Social Vestigial Structures

Why does the “save” icon continue to look like a floppy disk? Why do we offer a handshake to people we meet?

It’s the same reason that virtual “trash” icons look like real-world trash cans, why car turn signals make a clicking sound, or why we use “tin foil” in the kitchen when it’s made out of aluminum.

All of these are examples of Social Vestigial Structures (SVS): remnants of our collective past whose symbolic meaning is retained in the present. These structures appear across all aspects of social life, from language to iconography to design, and many more categories.

In some ways, SVS take on meaning beyond their original intent. The save icon may have meant saving to a hard disk or floppy disk once upon a time, but the disk icon now represents the act of “saving” a file electronically. Handshakes were once used to demonstrate trust with hands and sleeves empty of weapons, and the gesture continues to affirm trust via mutual touch and acknowledgement.

For others, SVS reflect the desirability of familiarity. Few people actually make physical “carbon copies”, but often “cc” people via electronic mail, or “email”. “Roll down the windows” sounds better than “press a button to lower the windows to an acceptable level”. Glass maple syrup bottles at the grocery store have tiny handles they don’t need to provide a visual tie to the large syrup jugs that came before.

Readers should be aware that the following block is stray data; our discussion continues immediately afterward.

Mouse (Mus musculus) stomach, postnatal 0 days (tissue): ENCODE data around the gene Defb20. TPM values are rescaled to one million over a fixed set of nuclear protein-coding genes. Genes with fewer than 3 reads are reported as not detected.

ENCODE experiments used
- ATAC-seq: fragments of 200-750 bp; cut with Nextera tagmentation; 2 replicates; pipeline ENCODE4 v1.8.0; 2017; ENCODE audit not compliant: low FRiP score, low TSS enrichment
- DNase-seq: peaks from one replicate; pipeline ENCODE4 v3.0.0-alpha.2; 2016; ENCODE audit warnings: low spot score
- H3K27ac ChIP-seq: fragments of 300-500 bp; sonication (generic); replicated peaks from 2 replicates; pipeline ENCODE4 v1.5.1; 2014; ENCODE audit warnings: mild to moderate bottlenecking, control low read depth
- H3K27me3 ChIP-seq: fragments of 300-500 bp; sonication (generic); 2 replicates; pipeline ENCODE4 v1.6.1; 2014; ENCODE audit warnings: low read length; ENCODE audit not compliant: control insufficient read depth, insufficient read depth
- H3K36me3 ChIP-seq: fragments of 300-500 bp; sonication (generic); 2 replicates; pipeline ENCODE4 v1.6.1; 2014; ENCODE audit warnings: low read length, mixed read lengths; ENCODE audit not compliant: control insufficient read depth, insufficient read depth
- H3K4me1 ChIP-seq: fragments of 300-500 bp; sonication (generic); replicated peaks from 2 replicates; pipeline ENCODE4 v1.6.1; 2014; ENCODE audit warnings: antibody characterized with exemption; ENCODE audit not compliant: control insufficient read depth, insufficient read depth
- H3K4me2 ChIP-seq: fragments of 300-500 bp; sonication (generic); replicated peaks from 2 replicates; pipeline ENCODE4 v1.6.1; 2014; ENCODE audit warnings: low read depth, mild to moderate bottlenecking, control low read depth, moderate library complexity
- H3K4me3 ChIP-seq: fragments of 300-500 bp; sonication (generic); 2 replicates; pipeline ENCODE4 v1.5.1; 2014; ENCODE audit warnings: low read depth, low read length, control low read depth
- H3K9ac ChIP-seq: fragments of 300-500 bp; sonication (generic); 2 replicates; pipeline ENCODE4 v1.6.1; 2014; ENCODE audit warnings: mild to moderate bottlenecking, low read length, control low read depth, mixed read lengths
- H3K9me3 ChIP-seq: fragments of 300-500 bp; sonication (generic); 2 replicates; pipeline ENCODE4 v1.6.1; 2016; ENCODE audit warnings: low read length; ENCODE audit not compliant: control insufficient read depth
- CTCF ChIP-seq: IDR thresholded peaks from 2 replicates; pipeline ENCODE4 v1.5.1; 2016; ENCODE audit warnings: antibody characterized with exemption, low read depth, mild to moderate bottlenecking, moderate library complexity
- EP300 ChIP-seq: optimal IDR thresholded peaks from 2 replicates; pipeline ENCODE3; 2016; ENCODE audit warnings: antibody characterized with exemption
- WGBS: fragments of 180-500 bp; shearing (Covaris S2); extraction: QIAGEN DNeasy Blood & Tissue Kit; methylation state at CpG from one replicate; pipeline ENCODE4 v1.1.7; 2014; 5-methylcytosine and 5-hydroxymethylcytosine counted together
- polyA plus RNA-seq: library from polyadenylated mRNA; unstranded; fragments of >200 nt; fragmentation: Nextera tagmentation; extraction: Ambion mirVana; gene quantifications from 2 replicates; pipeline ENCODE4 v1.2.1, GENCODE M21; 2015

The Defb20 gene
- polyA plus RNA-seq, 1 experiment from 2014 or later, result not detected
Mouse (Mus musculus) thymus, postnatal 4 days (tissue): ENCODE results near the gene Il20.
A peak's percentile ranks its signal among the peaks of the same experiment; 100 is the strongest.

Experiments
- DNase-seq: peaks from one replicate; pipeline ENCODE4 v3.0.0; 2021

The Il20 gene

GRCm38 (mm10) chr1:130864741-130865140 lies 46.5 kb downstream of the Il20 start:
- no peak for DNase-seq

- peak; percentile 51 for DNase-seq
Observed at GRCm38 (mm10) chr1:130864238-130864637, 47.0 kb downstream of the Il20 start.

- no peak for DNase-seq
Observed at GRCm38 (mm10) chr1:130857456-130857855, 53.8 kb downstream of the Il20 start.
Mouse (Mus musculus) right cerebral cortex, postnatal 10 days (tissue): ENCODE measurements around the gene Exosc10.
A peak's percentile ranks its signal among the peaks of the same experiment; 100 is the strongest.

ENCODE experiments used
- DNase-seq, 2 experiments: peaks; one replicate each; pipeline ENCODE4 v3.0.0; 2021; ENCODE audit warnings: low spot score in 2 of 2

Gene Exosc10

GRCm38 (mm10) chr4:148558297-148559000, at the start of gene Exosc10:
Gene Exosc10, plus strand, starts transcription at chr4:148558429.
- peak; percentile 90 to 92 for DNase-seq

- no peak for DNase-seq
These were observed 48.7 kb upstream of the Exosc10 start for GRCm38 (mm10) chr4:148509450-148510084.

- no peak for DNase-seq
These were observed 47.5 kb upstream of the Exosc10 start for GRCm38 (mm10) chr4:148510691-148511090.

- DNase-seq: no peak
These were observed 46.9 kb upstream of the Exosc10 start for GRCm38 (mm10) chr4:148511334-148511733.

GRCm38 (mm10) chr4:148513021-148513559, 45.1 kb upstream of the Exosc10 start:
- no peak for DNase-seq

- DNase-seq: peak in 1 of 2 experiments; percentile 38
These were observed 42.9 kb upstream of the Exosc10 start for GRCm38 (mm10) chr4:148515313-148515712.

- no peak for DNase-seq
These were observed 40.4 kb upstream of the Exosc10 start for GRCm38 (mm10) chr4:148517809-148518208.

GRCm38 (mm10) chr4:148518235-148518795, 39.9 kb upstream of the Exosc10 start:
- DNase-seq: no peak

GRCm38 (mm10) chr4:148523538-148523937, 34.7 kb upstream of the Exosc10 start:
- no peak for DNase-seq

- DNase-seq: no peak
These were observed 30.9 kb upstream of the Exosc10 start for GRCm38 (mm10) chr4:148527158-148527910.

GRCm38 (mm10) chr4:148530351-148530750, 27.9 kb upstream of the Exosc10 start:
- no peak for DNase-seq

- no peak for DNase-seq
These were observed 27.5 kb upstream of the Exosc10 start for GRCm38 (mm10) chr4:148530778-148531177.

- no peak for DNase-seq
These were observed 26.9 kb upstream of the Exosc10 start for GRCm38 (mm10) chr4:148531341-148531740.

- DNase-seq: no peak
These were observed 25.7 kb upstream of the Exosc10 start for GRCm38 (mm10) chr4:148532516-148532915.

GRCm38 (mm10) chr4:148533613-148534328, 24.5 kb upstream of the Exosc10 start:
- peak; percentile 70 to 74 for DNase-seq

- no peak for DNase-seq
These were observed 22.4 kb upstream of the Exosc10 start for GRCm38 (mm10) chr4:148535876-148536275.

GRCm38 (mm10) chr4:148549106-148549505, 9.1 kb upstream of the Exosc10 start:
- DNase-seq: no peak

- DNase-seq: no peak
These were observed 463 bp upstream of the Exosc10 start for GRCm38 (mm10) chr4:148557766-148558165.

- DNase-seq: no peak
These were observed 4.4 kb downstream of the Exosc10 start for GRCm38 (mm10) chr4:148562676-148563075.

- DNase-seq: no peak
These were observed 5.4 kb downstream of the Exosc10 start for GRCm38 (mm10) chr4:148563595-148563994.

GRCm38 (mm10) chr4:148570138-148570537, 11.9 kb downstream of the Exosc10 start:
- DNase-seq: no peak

SVS is a catch-all name to capture how we cling to the past. It includes skeuomorphs, like chandeliers with electric bulbs in the shape of candlelight, or dead metaphors like “in the limelight”. Some things we take for granted today will almost certainly fade into the realm of Social Vestigial Structures over time (perhaps we will keep steering wheels in full self-driving cars, or holographically project a phantom wristwatch onto our arms). That’s not something to fear, but merely a sign of change, a blending of the past into the present, and a gradual march to the future.

Bonus examples:

  • A “dashboard” was originally used to prevent passengers from getting dirty by horses kicking things up:
  • “Picking up”, “Hanging up” the phone or “dialing” a number (a legacy of corded phones and rotary dials)
  • “Cut” and “paste” commands on digital devices refer to a time when editing was literally done with a sharp pair of scissors and a dab of glue
  • Digital phones make a clicking noise when taking a photo, harkening back to the sound of shutter-flash cameras
  • Square meal: refers to (generally hearty) meals served on square plates on sailing ships

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